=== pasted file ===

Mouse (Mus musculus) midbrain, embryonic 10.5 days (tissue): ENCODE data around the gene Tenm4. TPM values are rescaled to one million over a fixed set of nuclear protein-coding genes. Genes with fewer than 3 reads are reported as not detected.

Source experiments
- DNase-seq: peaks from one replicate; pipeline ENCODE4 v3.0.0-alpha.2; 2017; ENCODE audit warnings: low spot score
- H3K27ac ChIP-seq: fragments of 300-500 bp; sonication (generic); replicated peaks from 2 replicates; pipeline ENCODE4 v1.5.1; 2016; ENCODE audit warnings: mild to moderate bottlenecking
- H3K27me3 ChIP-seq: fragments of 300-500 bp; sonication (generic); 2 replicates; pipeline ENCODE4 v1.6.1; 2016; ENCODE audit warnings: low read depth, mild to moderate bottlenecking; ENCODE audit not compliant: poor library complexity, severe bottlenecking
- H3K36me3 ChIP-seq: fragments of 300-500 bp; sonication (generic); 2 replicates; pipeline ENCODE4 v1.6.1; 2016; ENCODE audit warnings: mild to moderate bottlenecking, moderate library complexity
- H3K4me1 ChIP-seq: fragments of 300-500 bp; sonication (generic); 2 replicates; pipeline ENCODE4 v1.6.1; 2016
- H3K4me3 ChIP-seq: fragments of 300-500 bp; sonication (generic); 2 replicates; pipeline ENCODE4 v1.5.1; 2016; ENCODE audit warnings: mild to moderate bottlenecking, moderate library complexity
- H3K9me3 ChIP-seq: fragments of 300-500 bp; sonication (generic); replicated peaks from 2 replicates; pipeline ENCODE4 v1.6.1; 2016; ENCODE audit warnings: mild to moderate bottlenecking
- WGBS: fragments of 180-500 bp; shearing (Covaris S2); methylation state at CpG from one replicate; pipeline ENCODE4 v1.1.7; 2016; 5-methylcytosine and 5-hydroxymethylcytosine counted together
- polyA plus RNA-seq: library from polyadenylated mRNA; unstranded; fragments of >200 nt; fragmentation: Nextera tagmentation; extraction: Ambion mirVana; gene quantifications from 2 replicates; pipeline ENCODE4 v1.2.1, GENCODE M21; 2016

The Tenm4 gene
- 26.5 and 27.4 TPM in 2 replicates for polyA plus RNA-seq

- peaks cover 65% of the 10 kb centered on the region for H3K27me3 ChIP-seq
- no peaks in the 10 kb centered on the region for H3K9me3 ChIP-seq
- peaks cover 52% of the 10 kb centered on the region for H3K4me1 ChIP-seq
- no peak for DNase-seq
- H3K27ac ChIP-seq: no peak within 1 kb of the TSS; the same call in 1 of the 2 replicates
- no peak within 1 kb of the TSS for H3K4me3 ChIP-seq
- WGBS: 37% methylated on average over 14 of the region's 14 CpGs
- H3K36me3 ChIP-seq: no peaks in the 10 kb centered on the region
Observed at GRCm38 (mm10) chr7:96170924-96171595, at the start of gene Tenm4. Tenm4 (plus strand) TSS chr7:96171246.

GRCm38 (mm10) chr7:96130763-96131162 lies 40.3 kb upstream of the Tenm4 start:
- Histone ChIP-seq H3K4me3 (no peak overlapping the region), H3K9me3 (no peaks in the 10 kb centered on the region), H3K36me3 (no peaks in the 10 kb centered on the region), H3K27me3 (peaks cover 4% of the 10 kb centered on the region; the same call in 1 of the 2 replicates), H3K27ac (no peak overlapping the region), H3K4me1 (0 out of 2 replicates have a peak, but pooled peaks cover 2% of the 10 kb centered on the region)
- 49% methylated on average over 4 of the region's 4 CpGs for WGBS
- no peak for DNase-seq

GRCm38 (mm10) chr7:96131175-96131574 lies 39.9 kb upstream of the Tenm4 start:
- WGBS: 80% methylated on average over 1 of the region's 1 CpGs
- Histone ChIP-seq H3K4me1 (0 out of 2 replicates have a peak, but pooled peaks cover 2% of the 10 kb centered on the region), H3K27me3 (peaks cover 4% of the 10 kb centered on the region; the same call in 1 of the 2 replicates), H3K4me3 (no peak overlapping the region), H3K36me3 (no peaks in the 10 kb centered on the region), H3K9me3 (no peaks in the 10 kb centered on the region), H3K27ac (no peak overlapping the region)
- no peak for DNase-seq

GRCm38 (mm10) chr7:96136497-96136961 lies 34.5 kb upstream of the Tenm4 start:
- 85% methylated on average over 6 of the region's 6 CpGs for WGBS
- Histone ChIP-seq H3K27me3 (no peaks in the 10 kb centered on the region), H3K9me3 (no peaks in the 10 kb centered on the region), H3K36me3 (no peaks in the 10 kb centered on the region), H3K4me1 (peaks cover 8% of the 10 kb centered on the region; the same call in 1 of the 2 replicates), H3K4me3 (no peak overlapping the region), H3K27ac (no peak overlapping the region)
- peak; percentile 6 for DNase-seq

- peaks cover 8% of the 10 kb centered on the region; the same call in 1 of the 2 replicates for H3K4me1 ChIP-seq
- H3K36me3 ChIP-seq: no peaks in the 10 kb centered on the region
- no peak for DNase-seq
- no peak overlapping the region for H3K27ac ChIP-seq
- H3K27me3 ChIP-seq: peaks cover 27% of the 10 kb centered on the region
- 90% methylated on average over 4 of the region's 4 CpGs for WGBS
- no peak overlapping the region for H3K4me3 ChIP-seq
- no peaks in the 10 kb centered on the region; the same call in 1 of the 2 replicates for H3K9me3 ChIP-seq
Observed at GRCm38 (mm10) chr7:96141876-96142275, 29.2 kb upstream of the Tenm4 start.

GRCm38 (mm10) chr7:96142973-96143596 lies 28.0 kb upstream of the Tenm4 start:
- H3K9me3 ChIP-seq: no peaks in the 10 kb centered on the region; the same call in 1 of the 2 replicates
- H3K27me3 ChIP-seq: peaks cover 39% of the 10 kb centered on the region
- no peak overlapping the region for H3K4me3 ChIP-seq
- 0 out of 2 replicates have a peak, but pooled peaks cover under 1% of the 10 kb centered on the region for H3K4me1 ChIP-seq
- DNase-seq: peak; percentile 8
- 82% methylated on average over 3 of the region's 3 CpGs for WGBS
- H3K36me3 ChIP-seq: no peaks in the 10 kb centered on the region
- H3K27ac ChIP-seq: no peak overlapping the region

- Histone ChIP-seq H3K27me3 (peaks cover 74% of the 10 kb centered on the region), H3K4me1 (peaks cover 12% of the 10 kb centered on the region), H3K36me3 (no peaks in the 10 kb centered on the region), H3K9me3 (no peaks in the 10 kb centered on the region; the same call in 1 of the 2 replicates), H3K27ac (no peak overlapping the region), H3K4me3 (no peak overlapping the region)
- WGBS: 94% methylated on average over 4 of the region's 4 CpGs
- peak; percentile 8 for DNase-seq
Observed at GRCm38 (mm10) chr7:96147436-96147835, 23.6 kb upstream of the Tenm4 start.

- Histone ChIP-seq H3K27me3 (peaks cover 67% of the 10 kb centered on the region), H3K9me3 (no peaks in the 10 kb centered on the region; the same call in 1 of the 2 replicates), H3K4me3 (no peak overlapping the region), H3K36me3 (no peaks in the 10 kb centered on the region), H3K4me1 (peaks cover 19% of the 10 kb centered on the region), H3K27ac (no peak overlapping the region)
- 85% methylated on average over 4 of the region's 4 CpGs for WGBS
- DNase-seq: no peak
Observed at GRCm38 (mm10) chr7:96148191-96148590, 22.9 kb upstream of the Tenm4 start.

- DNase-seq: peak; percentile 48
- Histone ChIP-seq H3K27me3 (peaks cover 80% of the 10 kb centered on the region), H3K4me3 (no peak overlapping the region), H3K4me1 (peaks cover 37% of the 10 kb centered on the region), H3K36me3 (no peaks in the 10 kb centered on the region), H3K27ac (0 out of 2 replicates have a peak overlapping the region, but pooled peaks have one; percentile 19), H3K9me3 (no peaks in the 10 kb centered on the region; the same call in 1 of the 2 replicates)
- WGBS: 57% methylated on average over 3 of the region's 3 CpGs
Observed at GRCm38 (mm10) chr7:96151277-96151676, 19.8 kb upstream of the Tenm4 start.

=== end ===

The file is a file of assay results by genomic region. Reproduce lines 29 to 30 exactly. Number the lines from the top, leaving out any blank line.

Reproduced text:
- Histone ChIP-seq H3K4me1 (0 out of 2 replicates have a peak, but pooled peaks cover 2% of the 10 kb centered on the region), H3K27me3 (peaks cover 4% of the 10 kb centered on the region; the same call in 1 of the 2 replicates), H3K4me3 (no peak overlapping the region), H3K36me3 (no peaks in the 10 kb centered on the region), H3K9me3 (no peaks in the 10 kb centered on the region), H3K27ac (no peak overlapping the region)
- no peak for DNase-seq